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Community Member

WRR Queueing question

Reading up on WRR, and don't understand the final remark in this text:


Switch(config)# interface gigabitethernet0/1

Switch(config-if)# wrr-queue random-detect max-threshold 1 50 100

Switch(config-if)# wrr-queue random-detect max-threshold 2 70 100

Switch(config-if)# wrr-queue random-detect max-threshold 3 50 100

Switch(config-if)# wrr-queue random-detect max-threshold 4 70 100

Switch(config-if)# exit

Switch(config)# interface gigabitethernet0/2

Switch(config-if)# mls qos trust dscp

Switch(config-if)# wrr-queue dscp-map 1 0 8 16 24 32 40 48 56

Switch(config-if)# wrr-queue dscp-map 2 10 20 30 40 50 60

As a result of this configuration, when the queues 1 and 3 are filled above 50 percent, packets with DSCPs 0, 8, 16, 24, 32, 40, 48, and 56 are randomly dropped. The same packets are randomly dropped when queues 2 and 4 are filled above 70 percent. When the second threshold (100 percent) is exceeded, all queues randomly drop packets with DSCPs 10, 20, 30, 40, 50, and 60.


Could someone explain why "all queues randomly drop packets with DSCPs 10, 20, 30, 40, 50, and 60" ?



Re: WRR Queueing question

Referring to the doc. link from you.


Cisco's implementation of Random Early Detection (RED), called Weighted Random Early Detection (WRED), differs from other congestion-avoidance techniques because it attempts to anticipate and avoid congestion, rather than controlling congestion when it occurs.

WRED takes advantage of the Transmission Control Protocol (TCP) congestion control to try to control the average queue size by indicating to end hosts when they should temporarily stop sending packets. By randomly dropping packets before periods of high congestion, it tells the packet source to decrease its transmission rate. Assuming the packet source is using TCP, WRED tells it to decrease its transmission rate until all the packets reach their destination, meaning that the congestion is cleared.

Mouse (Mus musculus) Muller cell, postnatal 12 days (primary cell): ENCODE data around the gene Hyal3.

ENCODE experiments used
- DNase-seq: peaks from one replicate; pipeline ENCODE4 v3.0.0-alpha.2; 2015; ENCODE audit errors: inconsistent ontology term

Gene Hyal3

WRED reduces the chances of tail drop by selectively dropping packets when the output interface begins to show signs of congestion. By dropping some packets early rather than waiting until the queue is full, WRED avoids dropping large numbers of packets at once. Thus, WRED allows the transmission line to be fully used at all times. WRED also drops more packets from large users than small. Therefore, sources that generate the most traffic are more likely to be slowed down versus sources that generate little traffic.

You can enable WRED and configure the two threshold percentages assigned to the four egress queues on a Gigabit-capable Ethernet port by using the wrr-queue random-detect max-threshold interface configuration command. Each threshold percentage represents where WRED starts to randomly drop packets. After a threshold is exceeded, WRED randomly begins to drop packets assigned to this threshold. As the queue limit is approached, WRED continues to drop more and more packets. When the queue limit is reached, WRED drops all packets assigned to the threshold. By default, WRED is disabled.

You modify the DSCP-to-threshold map to determine which DSCPs are mapped to which threshold ID by using the wrr-queue dscp-map interface configuration command. By default, all DSCPs are mapped to threshold 1, and when this threshold is exceeded, all the packets are randomly dropped.

If you use WRED thresholds, you cannot use tail drop, and vice versa. If WRED is disabled, tail drop is automatically enabled with the previous configuration (or the default if it was not previously configured).


You assign two drop thresholds to each queue, map DSCPs to the thresholds through the DSCP-to-threshold map, and enable either tail drop or WRED on the interface. The queue size, drop thresholds, tail-drop or WRED algorithm, and the DSCP-to-threshold map work together to determine when and which packets are dropped when the thresholds are exceeded. You configure the drop percentage thresholds by using either the wrr-queue threshold interface configuration command for tail drop or the wrr-queue random-detect max-threshold interface configuration command for WRED; in either case, you map DSCP values to the thresholds (DSCP-to-threshold map) by using the wrr-queue dscp-map interface configuration command.

It does drop the packets randomly if reach the threshold and congestion. What area you do not undetstand ?

Community Member

Re: WRR Queueing question

Hi Jack,

I do understand that wred will eventually drop packets from all queues. What I don't understand is why the router will drop packets with dscps 10 20 30 40 50 60 from queues 3 and 4 when that has not been configured.

Like was done for queue 2 for example. Why does it not drop packets will any dscp value from 3 and 4 when the interface is congested?


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